Tv review: Win the lottery and you will be happy
We Won the Lotto, RTE 1, Monday at 9.35pm
The gambling world has changed radically since the National Lottery was launched 30 years ago.
It began with one jackpot a week, with the draw taking place live on television on a Saturday evening.
There are now an incredible 44 draws a week and a myriad number of scratch cards.
The Lotto has expanded in a bid to maintain the attention of the punter as gambling has become more mainstream.
Of course betting on the Lotto is a bit of a fool's paradise. The odds are one in 10 million of a jackpot win but the fantasy of a life changing win keeps people playing.
‘We Won The Lotto' didn't explore that dangers of gambling, concentrating instead on the winners and their stories.
Not that there are too many public winners. The Irish are coy about coming into lots of money and that translates into just 5 per cent of winners standing in front of the cameras with an oversized cheque at Lotto headquarters in Dublin.
‘We Won The Lotto' was left with just three winners who were willing to share their stories.
Anne Canavan, an inventor from Donegal, won £1 million on the UK lottery in 2015 and thus far has managed to hold on to it. She lives a “frugal life” and plans not to work for anyone else again.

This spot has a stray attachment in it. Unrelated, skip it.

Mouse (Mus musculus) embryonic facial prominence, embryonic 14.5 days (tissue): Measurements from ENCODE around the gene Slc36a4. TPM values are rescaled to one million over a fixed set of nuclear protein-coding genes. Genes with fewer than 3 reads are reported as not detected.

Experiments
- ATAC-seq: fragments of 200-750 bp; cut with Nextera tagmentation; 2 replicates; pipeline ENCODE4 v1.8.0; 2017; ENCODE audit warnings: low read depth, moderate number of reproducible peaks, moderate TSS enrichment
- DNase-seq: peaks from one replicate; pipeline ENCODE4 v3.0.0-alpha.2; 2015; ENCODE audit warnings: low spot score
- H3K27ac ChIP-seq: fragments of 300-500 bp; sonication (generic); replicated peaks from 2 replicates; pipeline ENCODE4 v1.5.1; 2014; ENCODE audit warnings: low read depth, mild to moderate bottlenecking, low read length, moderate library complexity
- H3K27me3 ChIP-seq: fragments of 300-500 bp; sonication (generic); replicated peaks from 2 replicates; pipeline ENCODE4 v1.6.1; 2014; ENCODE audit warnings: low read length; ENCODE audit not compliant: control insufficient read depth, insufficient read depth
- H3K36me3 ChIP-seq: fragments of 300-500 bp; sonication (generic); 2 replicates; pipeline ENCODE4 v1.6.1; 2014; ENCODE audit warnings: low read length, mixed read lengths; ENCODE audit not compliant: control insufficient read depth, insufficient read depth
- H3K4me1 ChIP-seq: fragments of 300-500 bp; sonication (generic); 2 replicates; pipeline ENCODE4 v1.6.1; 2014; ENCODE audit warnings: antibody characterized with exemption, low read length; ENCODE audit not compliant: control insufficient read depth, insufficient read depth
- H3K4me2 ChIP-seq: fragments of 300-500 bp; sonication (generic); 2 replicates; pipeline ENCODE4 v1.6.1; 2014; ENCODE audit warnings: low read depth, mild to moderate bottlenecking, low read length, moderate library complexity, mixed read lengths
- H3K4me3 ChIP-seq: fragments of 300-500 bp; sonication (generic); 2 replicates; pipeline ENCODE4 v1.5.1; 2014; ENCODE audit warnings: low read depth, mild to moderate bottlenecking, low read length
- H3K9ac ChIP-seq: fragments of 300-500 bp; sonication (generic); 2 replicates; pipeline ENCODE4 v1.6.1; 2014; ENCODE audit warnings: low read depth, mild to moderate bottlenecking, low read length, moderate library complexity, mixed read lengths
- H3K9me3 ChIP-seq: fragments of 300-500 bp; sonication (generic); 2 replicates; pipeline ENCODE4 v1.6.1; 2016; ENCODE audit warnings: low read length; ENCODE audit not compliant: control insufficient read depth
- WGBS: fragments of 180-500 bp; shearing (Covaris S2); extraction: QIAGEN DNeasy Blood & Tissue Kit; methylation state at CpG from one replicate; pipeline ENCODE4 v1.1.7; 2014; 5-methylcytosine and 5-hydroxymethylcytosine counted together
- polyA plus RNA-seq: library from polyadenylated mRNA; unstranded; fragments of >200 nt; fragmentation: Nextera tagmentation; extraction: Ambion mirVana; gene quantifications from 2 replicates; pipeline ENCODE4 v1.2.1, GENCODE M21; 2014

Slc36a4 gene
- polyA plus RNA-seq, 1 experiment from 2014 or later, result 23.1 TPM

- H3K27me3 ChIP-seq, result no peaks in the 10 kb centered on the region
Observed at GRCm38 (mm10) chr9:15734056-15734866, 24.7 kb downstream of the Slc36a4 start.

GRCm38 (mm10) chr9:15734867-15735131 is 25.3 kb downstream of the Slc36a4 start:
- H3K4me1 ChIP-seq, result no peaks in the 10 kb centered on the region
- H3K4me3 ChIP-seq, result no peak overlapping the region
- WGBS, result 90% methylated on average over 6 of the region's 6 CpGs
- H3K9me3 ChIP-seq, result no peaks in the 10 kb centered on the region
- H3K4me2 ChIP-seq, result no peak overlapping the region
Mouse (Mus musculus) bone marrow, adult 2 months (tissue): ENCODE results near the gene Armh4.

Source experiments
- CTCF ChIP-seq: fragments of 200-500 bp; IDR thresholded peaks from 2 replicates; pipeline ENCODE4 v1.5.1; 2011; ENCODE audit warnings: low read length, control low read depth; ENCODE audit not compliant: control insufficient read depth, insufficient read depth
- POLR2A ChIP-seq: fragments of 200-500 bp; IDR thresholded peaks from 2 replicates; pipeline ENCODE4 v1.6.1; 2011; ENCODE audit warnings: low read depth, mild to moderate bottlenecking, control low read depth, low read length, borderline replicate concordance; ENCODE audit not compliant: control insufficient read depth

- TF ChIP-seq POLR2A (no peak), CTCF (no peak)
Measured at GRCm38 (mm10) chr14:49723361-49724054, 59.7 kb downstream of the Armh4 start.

The two other winners didn't fare as well.
Billy Comer, from Galway, won IR£1.1 million in 1994 but lost it after giving up his steady job and buying two pubs. The pubs in his local village are now closed and Billy is “trying to keep the sunny side out.”
Vincent Keaney, from Cobh in Co Cork, also won IR£1 million in 1994. He lost his shirt after pouring money into a Titanic themed pub and restaurant in his hometown. He lost the business in 2005 and his house in 2014.
But it's not all doom and gloom.
A psychologist explains that the positive feelings from dreaming about winning are probably worth the price of the stake and that despite the tales of lottery misery, winners are on average happier.
Superbowl, BBC 1, Sunday at 11.15pm
Superbowl 52 got the plaudits as a brilliant game, but there should also be praise for the BBC and their presenting team.
Mark Chapman, Osi Umenyiora and Jason Bell informed, entertained and excited us for almost five hours.
Chapman, who also presents Match of the Day 2, is an American football fan with a detailed knowledge of the game but the understanding to ask the right questions for a non-specialist audience.
He's been joined for the last three seasons by Umenyiora, a London-born two time Superbowl winner, and Bell, a Californian former professional and partner of our own Nadine Coyle.
The chemistry works and is helped by the Americans still knowing how to put on a show.
There is no squeamishness in the US about sport being entertainment. They break for ads and the half-time show (Justin Timberlake paying tribute to Prince in his home town) is as important as the game itself.
That's one of the reasons it gets 160 million worldwide viewers.
The Tommy Tiernan Show, RTE 1, Wednesday at 9.35pm
The concept of the Tommy Tiernan show - he doesn't know what guests are coming on so can't prepare - mean it can be hit and miss.
But that's the beauty of it. Tiernan is unpredictable in his comedy and interviewing style and when he gets it right it's awesome television.
Watch the Damien Dempsey interview on the RTE player or youtube and enjoy a genuine risk taking show.